For years you’ve read on these pages how the Chinese government has been putting together a mosaic on every individual who enjoys the trust of the United States government. The criteria needed to be placed in the targeting hopper? Being entrusted with a U.S. government security clearance and access to the nation’s secrets.

In 2017 when the Equifax breach was first reported, we tied it to criminal entities, along with the breach of the Office of Personnel Management  in 2014, when millions of SF-86s and background investigations went out the door to China’s intelligence. At that time, we assessed, based on industry analysis, that this was a financial crime and no nation state hand was evidenced.

This changed with the Department of Justice (DoJ) unsealing of the indictment of four People’s Liberation Army (PLA) officers from PLA’s 54th Research Institute and charging them with the crime. The indictment makes clear that the PLA’s actions were comprehensive. “In total, the attackers ran approximately 9,000 queries on Equifax’s system, obtaining names, birth dates and social security numbers for nearly half of all American citizens.”

This also changes our analysis, and why we put forward four areas of concern for Field Security Officers. FSO’s should appropriately update their counterintelligence briefs of cleared individuals.

Cleared personnel and those who are employed by entities of interest to the Chinese should care about the targeting folio being put together by the PLA and other Chinese intelligence entities.

Four reasons areas of counterintelligence interest:

1. Personal finances and continuous evaluation.

The number one adjudicative guideline resulting in security clearance denial is “Guideline F: Financial Considerations.” In 2019, the Defense Counterintelligence and Security Agency saw 522 cases which resulted in denial of appeals of security clearance denials associated with cases involving personal financial responsibility. While the OPM breach showed a great deal of information on those who had applied within the NISPOM world, it did not show those whose clearance adjudication fell within the Director Central Intelligence Directive (DCID). The Equifax data breach allows China’s analysts to do their own analysis and identify those whose finances would fall into the troublesome categories, and craft approaches to these individuals.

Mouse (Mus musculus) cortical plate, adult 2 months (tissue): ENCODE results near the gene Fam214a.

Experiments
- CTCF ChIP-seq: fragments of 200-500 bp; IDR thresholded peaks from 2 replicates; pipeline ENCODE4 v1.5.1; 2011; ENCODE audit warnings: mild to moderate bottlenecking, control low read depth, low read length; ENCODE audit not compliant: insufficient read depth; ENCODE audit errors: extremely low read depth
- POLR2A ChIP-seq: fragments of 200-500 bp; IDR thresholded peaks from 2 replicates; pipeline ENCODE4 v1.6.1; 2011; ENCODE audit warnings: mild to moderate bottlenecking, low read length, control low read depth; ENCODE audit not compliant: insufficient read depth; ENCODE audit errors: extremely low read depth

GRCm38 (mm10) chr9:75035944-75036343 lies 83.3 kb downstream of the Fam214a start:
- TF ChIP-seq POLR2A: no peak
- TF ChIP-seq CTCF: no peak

2. Your personal debt.

The first rule of an intelligence approach to an individual of interest is to ensure that their “boat floats.” The ability for the Chinese human intelligence (HUMINT) targeting analysts to use their own algorithms to determine who is at the cusp of financial insolvency due to medical, consumer, housing, education or any number of normal, but insurmountable items of debt will move an individual to the top of the targeting pool.

3. China’s social matrix overlay.

It has been discussed at length here and elsewhere how China is evolving a social score for all their citizens. The Equifax breach, coupled with the scraping of open social networks and the breach of pseudo-private networks (Linkedin) and closed networks (Ashley Madison) provides to China the necessary information to allow for the Ministry of State Security (MSS) to do the same for foreign nationals who may travel to China today or at some future point in time.

4. Company and organizational targeting matrices.

The information culled from Equifax, coupled with that from Anthem and LinkedIn breaches allows the big data analysts within the MSS and PLA to put together wiring diagrams for entities of interest. The credit report aspect of the Equifax breach provides to the Chinese the W2 tax information for individuals within the wiring diagram. The wiring diagrams became more robust with the Equifax data.

China determines who is targeted; the target doesn’t get a vote

We are unable to determine who among us falls within the targeting matrix of the PLA, as we don’t control that aspect of the equation. But we can control how we prepare for an approach, and how we react when such an approach occurs.

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Christopher Burgess (@burgessct) is an author and speaker on the topic of security strategy. Christopher, served 30+ years within the Central Intelligence Agency. He lived and worked in South Asia, Southeast Asia, the Middle East, Central Europe, and Latin America. Upon his retirement, the CIA awarded him the Career Distinguished Intelligence Medal, the highest level of career recognition. Christopher co-authored the book, “Secrets Stolen, Fortunes Lost, Preventing Intellectual Property Theft and Economic Espionage in the 21st Century” (Syngress, March 2008). He is the founder of